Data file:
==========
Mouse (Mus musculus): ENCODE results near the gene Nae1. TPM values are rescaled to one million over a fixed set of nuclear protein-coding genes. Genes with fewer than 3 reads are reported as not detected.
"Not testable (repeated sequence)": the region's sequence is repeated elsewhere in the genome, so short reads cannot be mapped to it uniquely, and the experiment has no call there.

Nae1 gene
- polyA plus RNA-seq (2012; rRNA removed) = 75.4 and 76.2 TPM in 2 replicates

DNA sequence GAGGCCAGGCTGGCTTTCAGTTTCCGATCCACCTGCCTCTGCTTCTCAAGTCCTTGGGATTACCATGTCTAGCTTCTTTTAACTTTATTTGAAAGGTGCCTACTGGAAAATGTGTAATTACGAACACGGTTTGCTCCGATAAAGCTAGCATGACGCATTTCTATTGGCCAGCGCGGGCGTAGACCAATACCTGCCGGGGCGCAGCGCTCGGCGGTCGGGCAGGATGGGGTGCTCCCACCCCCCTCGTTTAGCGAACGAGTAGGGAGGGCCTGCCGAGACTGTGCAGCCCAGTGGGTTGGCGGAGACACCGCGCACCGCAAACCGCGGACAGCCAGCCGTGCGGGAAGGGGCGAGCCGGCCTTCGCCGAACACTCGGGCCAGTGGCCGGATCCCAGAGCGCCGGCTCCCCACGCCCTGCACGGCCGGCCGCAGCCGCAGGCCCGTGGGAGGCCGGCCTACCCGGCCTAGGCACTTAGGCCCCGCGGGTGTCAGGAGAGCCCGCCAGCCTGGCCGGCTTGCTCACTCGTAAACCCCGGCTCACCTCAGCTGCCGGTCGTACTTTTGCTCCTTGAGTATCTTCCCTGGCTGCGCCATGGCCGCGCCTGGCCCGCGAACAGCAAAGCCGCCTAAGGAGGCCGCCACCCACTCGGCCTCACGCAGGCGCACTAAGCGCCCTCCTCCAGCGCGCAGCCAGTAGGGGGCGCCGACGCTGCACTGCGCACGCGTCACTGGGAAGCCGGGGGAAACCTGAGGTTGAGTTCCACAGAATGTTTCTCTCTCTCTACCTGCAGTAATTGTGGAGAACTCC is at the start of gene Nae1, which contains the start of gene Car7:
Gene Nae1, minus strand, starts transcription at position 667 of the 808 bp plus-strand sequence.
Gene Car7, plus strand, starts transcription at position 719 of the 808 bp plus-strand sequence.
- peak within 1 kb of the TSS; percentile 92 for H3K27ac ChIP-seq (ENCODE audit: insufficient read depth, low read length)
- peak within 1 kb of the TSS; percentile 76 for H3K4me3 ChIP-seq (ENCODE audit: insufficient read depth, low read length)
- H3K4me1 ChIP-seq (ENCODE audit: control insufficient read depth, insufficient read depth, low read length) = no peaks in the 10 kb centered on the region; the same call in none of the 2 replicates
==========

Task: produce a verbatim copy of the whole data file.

Mouse (Mus musculus): ENCODE results near the gene Nae1. TPM values are rescaled to one million over a fixed set of nuclear protein-coding genes. Genes with fewer than 3 reads are reported as not detected.
"Not testable (repeated sequence)": the region's sequence is repeated elsewhere in the genome, so short reads cannot be mapped to it uniquely, and the experiment has no call there.

Nae1 gene
- polyA plus RNA-seq (2012; rRNA removed) = 75.4 and 76.2 TPM in 2 replicates

DNA sequence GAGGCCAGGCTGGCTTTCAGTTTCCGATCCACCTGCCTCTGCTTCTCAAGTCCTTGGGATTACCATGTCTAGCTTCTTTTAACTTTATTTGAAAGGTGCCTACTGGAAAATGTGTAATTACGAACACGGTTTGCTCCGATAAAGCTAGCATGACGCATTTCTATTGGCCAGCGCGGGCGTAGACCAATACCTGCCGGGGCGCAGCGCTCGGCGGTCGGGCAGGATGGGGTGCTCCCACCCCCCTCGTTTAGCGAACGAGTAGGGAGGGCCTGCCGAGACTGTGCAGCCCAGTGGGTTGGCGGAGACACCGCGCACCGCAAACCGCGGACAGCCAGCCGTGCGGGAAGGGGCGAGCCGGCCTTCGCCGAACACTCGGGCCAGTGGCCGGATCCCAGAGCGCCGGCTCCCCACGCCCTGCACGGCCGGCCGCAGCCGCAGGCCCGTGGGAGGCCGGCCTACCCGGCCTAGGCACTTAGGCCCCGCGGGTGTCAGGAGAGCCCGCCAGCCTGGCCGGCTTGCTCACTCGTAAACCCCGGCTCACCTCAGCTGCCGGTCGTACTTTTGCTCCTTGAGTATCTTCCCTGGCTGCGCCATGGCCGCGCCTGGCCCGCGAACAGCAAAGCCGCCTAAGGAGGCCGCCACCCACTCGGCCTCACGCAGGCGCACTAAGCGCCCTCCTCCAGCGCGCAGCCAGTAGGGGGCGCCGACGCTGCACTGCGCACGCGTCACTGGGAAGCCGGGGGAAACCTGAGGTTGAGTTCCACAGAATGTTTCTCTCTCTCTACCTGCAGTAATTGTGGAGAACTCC is at the start of gene Nae1, which contains the start of gene Car7:
Gene Nae1, minus strand, starts transcription at position 667 of the 808 bp plus-strand sequence.
Gene Car7, plus strand, starts transcription at position 719 of the 808 bp plus-strand sequence.
- peak within 1 kb of the TSS; percentile 92 for H3K27ac ChIP-seq (ENCODE audit: insufficient read depth, low read length)
- peak within 1 kb of the TSS; percentile 76 for H3K4me3 ChIP-seq (ENCODE audit: insufficient read depth, low read length)
- H3K4me1 ChIP-seq (ENCODE audit: control insufficient read depth, insufficient read depth, low read length) = no peaks in the 10 kb centered on the region; the same call in none of the 2 replicates